3. Consider writing at least two times a month, but weekly is even better. A longer article with about 500 – 750 words is preferred to provide valuable information and insight on your expert topic, and aim to pen at least five paragraphs. Remember, this isn’t a sales pitch. Publishing on LinkedIn is all about showcasing your knowledge.
  4. If you’re short on time, it’s possible to repurpose older blogs and change up the titles, intros and outros, but only if they’re not already posted on Pulse. You probably have a wealth of digital assets and information in your head, so plan to get it all on paper/online and create an editorial calendar to stay on target and for tracking success. Be sure to vary up the times and platforms posting your articles so there’s consistency but not duplication.
  5. Need Inspiration? Even the best writers get stuck for ideas. Feel free to check out topics that are trending on LinkedIn and Twitter, research BuzzSumo, refer to questions clients and prospects are asking, dive into Quora to see what others are inquiring about – and always be listening to what’s going on in your industry and what your target audience should know to stay ahead of the game.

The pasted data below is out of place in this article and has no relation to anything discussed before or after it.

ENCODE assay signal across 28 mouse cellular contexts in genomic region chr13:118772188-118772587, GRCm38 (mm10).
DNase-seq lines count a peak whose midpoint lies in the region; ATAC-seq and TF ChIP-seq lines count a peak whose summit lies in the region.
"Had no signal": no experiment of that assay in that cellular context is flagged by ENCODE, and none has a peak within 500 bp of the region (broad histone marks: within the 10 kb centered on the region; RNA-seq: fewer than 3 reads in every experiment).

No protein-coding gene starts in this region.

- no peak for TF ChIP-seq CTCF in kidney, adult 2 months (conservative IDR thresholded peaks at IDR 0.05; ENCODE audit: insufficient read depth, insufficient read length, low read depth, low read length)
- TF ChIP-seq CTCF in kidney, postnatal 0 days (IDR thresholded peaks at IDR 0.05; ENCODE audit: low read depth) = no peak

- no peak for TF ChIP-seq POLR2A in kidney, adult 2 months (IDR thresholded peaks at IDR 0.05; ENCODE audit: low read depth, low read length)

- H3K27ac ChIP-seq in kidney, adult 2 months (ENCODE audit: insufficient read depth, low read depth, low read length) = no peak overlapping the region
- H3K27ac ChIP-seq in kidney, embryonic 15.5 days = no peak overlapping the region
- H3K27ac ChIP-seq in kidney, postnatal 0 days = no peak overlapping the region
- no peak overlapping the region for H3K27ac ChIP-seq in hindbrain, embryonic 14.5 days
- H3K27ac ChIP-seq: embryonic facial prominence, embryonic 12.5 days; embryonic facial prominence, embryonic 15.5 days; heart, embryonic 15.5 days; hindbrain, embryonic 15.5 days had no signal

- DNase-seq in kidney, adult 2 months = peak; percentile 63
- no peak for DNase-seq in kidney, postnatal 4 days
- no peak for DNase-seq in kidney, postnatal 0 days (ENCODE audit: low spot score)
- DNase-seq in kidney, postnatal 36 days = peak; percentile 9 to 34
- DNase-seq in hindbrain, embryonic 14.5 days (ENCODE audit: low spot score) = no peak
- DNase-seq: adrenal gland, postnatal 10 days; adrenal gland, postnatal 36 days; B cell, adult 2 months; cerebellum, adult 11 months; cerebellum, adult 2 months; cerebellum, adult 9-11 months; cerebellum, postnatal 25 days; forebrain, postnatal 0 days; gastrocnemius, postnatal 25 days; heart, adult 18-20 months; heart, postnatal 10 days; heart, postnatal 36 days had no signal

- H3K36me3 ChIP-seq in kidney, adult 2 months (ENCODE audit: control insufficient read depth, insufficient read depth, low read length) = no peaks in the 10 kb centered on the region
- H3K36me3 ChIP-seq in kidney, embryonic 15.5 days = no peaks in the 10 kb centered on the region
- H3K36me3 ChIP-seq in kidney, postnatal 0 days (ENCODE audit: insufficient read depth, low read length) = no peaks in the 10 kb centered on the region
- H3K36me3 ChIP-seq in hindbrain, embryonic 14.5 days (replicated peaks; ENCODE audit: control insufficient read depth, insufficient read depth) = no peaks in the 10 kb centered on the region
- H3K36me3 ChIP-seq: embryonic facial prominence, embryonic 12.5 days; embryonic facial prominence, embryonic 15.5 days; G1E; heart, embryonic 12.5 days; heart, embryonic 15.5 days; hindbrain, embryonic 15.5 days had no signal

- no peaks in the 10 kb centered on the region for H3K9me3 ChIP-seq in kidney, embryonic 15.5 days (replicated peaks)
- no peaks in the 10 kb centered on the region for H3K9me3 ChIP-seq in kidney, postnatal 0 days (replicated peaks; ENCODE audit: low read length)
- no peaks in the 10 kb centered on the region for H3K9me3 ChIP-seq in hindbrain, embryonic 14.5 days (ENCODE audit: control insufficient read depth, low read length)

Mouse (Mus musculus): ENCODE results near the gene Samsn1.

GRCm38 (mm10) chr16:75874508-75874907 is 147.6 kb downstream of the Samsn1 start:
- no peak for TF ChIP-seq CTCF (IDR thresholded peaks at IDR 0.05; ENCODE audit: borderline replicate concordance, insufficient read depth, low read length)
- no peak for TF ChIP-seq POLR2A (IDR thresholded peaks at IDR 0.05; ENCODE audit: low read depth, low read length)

One of my clients is having great success with LinkedIn Pulse. She blogs regularly and writes a weekly article about her expert topic. I love how she’s built her credibility and reputation from writing and engaging with her readers, as well as networking to the max. She’s taken what’s in her head, put it on paper and tweaked it multiple ways to reach a wide and growing target audience.  Always improving her analytics to match leads and sales, she pays attention to the various groups she’s a part of, listening then writing.

Now, if you’re wondering what days are best to post, recent research has shown that it’s typically Thursday and Sunday, but you should check with your own industry trends. Again, don’t send your blog and post your article the same day.  Mix it up to get the max.

Be strategic in your thinking, writing, and sharing.

You’ve worked hard to write outstanding content. Now promote it via LinkedIn Pulse and other social media platforms to reach your target audience, and turn prospects and customers into raving fans.

And the good thing is, it’s all free!

“It takes 20 years to build a reputation and 15 minutes to ruin it.  If you think about that, you’ll do things differently.”
– Warren Buffet